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Do You Worship God, or the State? How to Achieve True Justice and Equality

Isa Ryan /

If you’re a Christian, then you believe that every member of humanity was made in the image of God. Our Founding Fathers also believed this, and formed a nation very uniquely founded on the recognition of this fact and the natural rights endowed to us by our Creator.


If you are a Christian and patriot, you believe that every creature on God’s earth is equal. Both in the eyes of the Lord and in the eyes of the law.


This means that, in spite of how poorly our nation’s belief in the equality of man was carried out during the first 100 years of our republic’s existence as chattel slavery remained a state-sanctioned institution, the principles on which it was founded are still objectively true and moral.


To the Christian, every one of us is equally–and individually–both a recipient of God’s grace and accountable to His laws. Our government, of course, is meant to enforce these biblical moral laws as well as protecting us with them.


This is surely a broad generalization, but it is safe to say that many on the right begin with these simple principles as the foundation of their worldview and subsequent political beliefs.


Meanwhile, while there are factions of far-left, progressive Christians who no doubt would hold fast to a similar definition of being created equally by a divine being, to some degree, the vast majority of leftists tend to have a more naturalistic–or anarchistic–view of things.


If your worldview is centered around the fact that you are fallen and in need of a Savior, of redemption, as you’re accountable before God, then it makes sense to both treat and judge all people equally. Not according to the color of their skin, their nationality, their personal history, or their socioeconomic status.


This Savior came to save all mankind, and His message was unique in that it was not only delivered to the Gentiles but made Jew and Gentile, Roman and Greek, slave and free all equal and united in Christ.


All equally fallen, all loved by a Lord who died for our sins.


Many of those on the progressive left, however, believe that our starting point is a broken world in which we need to save ourselves. And the natural conclusion of this belief is that the state must play the role of saving.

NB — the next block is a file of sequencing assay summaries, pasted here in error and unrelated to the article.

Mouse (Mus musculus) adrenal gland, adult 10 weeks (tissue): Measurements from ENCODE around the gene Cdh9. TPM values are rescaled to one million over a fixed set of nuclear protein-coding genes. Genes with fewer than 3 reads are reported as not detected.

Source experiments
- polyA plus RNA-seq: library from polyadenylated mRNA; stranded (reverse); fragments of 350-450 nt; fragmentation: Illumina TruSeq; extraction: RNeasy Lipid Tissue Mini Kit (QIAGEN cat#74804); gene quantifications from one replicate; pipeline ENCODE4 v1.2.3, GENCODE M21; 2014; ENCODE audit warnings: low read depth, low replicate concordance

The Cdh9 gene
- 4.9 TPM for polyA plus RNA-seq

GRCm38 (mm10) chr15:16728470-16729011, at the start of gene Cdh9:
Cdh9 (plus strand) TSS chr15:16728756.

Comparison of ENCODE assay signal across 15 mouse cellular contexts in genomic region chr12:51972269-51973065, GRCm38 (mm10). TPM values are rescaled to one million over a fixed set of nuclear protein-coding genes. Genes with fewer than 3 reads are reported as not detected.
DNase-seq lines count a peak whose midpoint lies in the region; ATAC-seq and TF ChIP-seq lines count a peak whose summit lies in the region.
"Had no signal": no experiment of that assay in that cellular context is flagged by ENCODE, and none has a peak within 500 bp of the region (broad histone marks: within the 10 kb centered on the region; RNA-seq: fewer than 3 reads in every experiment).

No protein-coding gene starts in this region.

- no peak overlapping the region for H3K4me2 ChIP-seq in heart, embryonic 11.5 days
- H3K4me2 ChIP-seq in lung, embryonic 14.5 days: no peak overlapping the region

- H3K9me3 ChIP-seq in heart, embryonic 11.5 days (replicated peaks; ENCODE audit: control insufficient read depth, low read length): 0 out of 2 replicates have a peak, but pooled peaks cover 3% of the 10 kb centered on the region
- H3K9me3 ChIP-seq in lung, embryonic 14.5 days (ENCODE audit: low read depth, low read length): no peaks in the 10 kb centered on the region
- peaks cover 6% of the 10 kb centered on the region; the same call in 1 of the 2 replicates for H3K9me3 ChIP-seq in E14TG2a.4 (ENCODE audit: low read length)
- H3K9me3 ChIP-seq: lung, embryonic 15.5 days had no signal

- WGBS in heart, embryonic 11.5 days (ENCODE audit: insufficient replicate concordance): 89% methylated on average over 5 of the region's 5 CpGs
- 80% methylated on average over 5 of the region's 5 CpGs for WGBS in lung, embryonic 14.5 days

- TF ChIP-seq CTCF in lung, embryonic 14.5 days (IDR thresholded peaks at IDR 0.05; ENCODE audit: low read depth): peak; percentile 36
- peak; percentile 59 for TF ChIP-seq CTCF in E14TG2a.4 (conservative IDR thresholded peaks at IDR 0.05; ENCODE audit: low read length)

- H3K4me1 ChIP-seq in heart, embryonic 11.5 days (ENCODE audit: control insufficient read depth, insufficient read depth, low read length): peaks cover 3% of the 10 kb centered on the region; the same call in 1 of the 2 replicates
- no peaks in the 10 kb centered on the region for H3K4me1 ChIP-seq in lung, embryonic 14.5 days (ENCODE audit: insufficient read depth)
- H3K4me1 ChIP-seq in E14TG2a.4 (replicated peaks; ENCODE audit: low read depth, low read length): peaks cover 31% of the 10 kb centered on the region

A state that is operated by equally fallen men and women who are utterly incapable of enacting objective justice without the objectively moral starting point of biblical justice.


When I was a young woman, before I knew Jesus, I also believed that the state must be our savior. I still vividly remember the state of being spiritually lost and feeling so forlorn and desperate about the unequal state of the world and how hopeless it seemed that men could rectify this.


I believed we should treat people as we wished to be treated, but without a fundamental understanding of objective morality or how to enforce it fairly in this crazy world, I was easily lured into the romanticism of Marxist socialism.


It was selfish, I believed, to keep more for yourself than you needed while others suffered. Of course, it is only as an adult I have realized how much of the culture around me in bourgeois bohemian San Francisco subtly encouraged these ideas, demonizing the wealthy in my mind and explaining crime and homelessness away with identity politics rather than any sense of personal accountability.


In my idealistic naivete, I never really put it together that the surrender of personal property could only be enforced at the state level at the tip of a gun and that there was no such thing as true altruism when it was by coercion.


I did, however, feel the desperate hopelessness that Marxism had never been done right, and if only it could be carried out by good, decent people who would somehow be able to inspire the masses into willingly participating in collectivism without seriously undermining the civil rights of their fellow man.


I was like a ship lost at sea with no compass ideologically, and I believe that many of the most angry and loud voices clamoring for justice in our society today are very much the same.


They clamor for justice that is not based on true equality, but redistributes wealth, privilege, and discrimination according to those who they view wanting.


This will inevitably lead to severe oppression and injustice, as we have so often seen in Marxist movements.


As someone who has compassion for this lost spiritual and ideological state, I’d like to encourage my fellow believers to adjust their viewpoint of today’s social crises to a kingdom mindset.


These are not just people who have a very skewed idea of justice and equality, but people who are in desperate need of answers as to why there is injustice in the world and how to achieve true justice.


The answers to these questions are simple, but not easy to accept: injustice is the result of sin, and sin dealt with through justice and mercy.


Higher than our political battles are our spiritual battles. And every one of us must pick up the proverbial sword of the Word and do battle with the forces that seek to undermine justice, equality, and mercy for all.